Looking mostly for some time on the water, I launched…
While this story is about fishing with a little girl, the important theme is the value of simply getting kids outside, away from monitors and phones and the terribly sad statistic that today’s children don’t wander more than about 300 feet from home by themselves—as opposed to previous generations when the average was more than three miles.
Paddling around Deer Lake in the middle of Burnaby, British Columbia, Bronny gets to fish for rainbow trout and breathe hours of fresh air. She learns to handle a fly rod and row a boat. She observes and learns about herons and mergansers and the differences between damselflies and dragonflies. She sees a big sky and drags her hand in the cool water and feels a spring breeze on her face. There are clouds to watch and bugs to swat and weeds to remove from a trolled fly. Her eyes focus on distant objects, like Canada geese and bald eagles, rather than the shifting pixels of a monitor held a foot from her face.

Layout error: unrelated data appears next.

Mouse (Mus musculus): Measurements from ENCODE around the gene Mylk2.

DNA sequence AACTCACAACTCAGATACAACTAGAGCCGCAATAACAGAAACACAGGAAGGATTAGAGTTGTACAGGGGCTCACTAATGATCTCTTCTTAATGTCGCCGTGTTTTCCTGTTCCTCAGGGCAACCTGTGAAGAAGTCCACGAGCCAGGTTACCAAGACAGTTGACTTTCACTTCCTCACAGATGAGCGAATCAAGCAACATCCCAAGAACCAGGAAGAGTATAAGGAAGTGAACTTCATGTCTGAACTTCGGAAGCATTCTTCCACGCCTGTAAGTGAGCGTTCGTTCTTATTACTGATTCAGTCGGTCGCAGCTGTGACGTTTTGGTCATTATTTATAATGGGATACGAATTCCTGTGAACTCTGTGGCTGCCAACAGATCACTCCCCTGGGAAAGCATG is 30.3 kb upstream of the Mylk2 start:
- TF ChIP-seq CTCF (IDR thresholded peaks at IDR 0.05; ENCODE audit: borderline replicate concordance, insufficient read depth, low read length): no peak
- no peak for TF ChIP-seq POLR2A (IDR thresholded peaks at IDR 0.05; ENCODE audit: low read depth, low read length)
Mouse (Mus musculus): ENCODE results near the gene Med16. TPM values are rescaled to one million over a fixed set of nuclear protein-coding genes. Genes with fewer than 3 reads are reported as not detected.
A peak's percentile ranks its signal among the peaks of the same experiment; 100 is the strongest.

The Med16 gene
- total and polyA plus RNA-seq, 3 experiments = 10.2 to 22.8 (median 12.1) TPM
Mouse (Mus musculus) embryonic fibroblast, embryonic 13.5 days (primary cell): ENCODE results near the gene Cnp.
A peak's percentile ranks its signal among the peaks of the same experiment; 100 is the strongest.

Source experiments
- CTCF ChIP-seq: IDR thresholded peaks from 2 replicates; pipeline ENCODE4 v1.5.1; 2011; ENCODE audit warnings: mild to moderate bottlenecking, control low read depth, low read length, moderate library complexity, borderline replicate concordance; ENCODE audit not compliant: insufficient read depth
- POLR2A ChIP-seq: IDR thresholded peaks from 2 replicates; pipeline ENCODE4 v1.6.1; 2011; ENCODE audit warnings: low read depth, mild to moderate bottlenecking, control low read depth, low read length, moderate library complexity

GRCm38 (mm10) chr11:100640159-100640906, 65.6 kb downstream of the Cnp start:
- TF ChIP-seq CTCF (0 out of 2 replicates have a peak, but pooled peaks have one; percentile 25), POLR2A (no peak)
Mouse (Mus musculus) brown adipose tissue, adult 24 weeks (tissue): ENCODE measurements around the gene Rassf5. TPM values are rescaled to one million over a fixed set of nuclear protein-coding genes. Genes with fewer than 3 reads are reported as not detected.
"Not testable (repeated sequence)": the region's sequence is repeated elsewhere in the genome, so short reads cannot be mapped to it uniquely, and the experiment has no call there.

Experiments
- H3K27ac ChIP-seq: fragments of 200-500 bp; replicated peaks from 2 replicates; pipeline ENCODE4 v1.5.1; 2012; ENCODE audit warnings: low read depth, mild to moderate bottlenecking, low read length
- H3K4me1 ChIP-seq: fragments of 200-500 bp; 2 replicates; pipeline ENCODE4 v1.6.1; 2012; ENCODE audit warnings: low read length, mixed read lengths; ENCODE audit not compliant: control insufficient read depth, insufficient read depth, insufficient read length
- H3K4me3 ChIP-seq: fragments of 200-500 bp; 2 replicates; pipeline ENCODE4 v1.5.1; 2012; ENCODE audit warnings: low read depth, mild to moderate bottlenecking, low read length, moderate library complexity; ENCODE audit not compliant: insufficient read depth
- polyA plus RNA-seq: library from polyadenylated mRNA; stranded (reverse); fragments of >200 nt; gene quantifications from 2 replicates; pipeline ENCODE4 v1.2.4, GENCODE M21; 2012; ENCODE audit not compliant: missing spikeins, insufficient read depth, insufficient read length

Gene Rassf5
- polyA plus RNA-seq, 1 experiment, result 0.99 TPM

There are no fish this day. But there are memories and the fresh perspective of a life beyond her iPad and the internet. There is a newly acquired skill of sitting quietly, learning the slower rhythm of nature. There’s an afternoon in the boat, just she and the dog, to think and figure things out for herself. I like to think we’re charting new pathways in her brain that will give her courage and help her focus for more than a few seconds at a time.
Take a kid fishing. Go sit on a hillside and look at the clouds. Gather autumn leaves or start a wildflower collection. Go for a walk in a local park and see how many different birds you can spot. Don’t worry about identifying them, although that’s a great idea, too. Let the kids wander, alone.
What we must remember is that simply getting kids outside, in nature, is good for them. Studies show their stress levels fall within minutes of seeing green spaces—which is true of all of us, not just kids. Kids are naturally more active outside, more contemplative and exposed to natural vitamin D. Perhaps most important, they’re getting to be…kids. Remember just being a kid, outside, wandering the neighborhood until the streetlights came on?